Which country has the world's best coders? There's an axe for that

Summary:The first world coding championships have been held in Finland, with the winning team collecting thousands of euros - and an axe.

The Polish team of brothers Tomasz and Piotr Zurkowski and Wojciech Jaskowski beat teams from Brazil, Slovakia, Finland and Russia to be crowned the first coding world champions
The Polish team of brothers Tomasz and Piotr Zurkowski and Wojciech Jaskowski beat teams from Brazil, Slovakia, Finland and Russia to be crowned the first coding world champions. Image: Tuomas Sauliala

It's official: the world's best coders come from Poland.

The Need for C team raced their virtual car to gold at the finals of the first ever coding world championships in Helsinki, Finland, on Tuesday evening. Officially called the 'Hello World Open 2014', the championships aim to change the public perception of coding and promote its practice.

"We think coding is cool. The perception of it within the general public is still outdated. We want to update the image of a stereotypical coder and inspire young people to start coding," says primary event organiser Ville Valtonen. "Not everybody should become a coder, but we would like to inspire as many as possible to give it a go."

The winning team is a good source of inspiration. After beating seven other finalist teams in a virtual car race using vehicles they created, team members Tomasz Zurkowski, Piotr Zurkowski and Wojciech Jaskowski have 3D medals around their necks and share €5,000.

Like all finalists they also — bizarrely — each took home axes courtesy of tool company Fiskars, one of the Finnish sponsors, alongside main organisers gaming giant Supercell and IT software consultancy Reaktor.

"The most surprising thing about the competition was the amount of people that have been really engaged in coding their bots. It was great experience to work and race with them, talking about strategies and possibilities," the Need for C team said.

Their road to becoming world champions started back in April when the team participated in the qualifying rounds of the Hello World Open with moe than 4,000 other coders from 92 countries. The teams of between one and three coders had to create a virtual race car with artificial intelligence so it could race autonomously against both opponents and changing track conditions.

Alongside Poland, seven more teams made the final in Helsinki: one from Slovakia, one from Finland, two from Brazil, and three from Russia. The cars faced off in front of a live audience with Need for C taking the prize.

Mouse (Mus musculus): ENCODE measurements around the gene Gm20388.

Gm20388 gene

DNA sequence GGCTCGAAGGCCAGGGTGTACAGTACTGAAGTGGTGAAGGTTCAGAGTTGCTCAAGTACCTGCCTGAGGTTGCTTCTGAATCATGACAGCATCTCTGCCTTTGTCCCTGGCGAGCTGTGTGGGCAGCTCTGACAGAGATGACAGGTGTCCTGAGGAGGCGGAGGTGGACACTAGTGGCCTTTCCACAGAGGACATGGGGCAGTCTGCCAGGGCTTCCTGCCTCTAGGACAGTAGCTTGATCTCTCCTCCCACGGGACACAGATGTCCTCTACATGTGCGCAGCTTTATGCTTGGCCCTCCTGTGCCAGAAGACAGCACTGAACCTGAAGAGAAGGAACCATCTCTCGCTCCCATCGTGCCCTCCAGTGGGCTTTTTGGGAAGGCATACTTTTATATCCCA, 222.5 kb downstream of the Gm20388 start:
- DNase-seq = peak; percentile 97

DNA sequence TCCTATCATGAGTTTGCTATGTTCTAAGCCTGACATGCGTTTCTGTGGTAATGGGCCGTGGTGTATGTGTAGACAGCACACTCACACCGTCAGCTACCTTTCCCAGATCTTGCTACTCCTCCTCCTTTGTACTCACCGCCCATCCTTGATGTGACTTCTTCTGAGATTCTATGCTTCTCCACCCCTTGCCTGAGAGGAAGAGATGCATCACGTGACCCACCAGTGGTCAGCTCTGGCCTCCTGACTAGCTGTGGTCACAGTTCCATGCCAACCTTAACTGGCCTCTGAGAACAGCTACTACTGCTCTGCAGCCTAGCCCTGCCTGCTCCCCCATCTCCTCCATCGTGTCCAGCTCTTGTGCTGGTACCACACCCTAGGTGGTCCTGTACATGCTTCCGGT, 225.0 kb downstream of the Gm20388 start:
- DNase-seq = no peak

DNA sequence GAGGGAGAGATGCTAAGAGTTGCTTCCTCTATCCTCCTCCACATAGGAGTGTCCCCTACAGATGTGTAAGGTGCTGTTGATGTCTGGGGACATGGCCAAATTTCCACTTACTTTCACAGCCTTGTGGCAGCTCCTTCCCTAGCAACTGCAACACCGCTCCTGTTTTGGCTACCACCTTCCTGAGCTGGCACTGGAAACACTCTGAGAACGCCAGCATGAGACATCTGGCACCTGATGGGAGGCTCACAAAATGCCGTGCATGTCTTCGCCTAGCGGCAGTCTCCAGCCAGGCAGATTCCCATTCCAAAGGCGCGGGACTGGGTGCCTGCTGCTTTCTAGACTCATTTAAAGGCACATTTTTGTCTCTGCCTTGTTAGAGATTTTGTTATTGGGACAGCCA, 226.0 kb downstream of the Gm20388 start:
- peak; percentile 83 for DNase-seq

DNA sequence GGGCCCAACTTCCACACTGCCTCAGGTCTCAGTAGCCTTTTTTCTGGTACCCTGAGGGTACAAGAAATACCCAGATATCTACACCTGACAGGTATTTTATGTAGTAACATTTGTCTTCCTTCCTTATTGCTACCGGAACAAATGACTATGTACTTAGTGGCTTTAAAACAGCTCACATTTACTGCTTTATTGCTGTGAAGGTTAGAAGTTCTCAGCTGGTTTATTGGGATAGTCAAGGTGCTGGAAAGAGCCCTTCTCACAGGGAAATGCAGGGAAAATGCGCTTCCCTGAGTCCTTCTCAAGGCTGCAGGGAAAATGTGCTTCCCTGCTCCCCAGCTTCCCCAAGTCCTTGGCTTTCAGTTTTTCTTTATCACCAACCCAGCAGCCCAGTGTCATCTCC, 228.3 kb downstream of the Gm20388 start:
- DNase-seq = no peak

However, fun was just one of the reasons for the championships.

"We believe it is important to promote coding to get more appreciation for it in general," said Ilkka Paananen, founder and CEO of Supercell, the company behind mobile gaming hits such as Clash of Clans and Hay Day. "All innovative digital services of the future will be built on top of great code. We need to start celebrating the super stars of this craft more widely, as these skills are so fundamental to our society going forward."

CEO of Reaktor Vesa Lauronen agrees. "Coding is everywhere, and it will only grow more and more prevalent in the future. I think it is really important for everyone to, at the very least, know the basics of how these things work. The point is not to try and turn everybody into coders, but we feel it is important to give everyone a chance to try it out."

"I really am amazed by the turnout [over 2,500 teams from 92 countries]. This is, after all, the first time we've ever hosted a competition of this magnitude and even in our first year of doing it, we've managed to reach so many interested developers," Valtonen said.

"We want to create the next generation of coding superheroes. That is to say, we want to make coders the role models that are worth looking up to. At the moment, six-year-olds usually want to become princesses, astronauts and firemen. If some of them answer the vexed question of 'what do you want to be when you grow up?' with 'a coder' after the competition is over then we've succeeded."

Read more from Finland

Topics: Software Development, EU, IT Employment

About

Eeva Haaramo has covered the Finnish startup and tech scene for the past seven years. As a freelance journalist, she enjoys writing about entrepreneurs, innovation and industry trends in the Nordic region. She has a passion for fitness and green tech.

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